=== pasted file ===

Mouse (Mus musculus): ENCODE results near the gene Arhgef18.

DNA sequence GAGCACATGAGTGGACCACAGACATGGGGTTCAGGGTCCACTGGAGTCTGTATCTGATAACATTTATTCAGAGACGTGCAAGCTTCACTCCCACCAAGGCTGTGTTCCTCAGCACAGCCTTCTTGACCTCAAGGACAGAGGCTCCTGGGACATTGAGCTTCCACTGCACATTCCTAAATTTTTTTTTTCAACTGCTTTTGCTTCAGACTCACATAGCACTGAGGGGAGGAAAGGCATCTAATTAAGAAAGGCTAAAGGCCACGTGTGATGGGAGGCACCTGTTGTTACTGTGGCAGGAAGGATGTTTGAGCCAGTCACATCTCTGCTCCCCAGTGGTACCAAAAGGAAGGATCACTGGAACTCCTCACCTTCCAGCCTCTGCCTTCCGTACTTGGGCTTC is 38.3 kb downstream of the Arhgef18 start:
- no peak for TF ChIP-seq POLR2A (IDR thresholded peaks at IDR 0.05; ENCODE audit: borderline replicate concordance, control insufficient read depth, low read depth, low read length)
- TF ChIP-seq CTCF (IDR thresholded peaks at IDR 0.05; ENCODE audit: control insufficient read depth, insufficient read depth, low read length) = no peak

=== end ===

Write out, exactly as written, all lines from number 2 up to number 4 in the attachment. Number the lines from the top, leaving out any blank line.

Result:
DNA sequence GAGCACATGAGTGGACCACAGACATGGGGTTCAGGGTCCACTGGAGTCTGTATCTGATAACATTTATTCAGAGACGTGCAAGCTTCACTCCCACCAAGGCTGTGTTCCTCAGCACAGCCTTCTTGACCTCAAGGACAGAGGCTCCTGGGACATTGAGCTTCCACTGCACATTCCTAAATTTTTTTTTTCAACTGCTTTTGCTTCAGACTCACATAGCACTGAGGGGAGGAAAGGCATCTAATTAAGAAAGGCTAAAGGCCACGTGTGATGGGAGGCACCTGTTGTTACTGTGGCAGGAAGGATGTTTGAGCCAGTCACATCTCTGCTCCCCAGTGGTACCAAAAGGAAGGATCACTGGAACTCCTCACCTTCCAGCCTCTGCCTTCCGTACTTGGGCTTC is 38.3 kb downstream of the Arhgef18 start:
- no peak for TF ChIP-seq POLR2A (IDR thresholded peaks at IDR 0.05; ENCODE audit: borderline replicate concordance, control insufficient read depth, low read depth, low read length)
- TF ChIP-seq CTCF (IDR thresholded peaks at IDR 0.05; ENCODE audit: control insufficient read depth, insufficient read depth, low read length) = no peak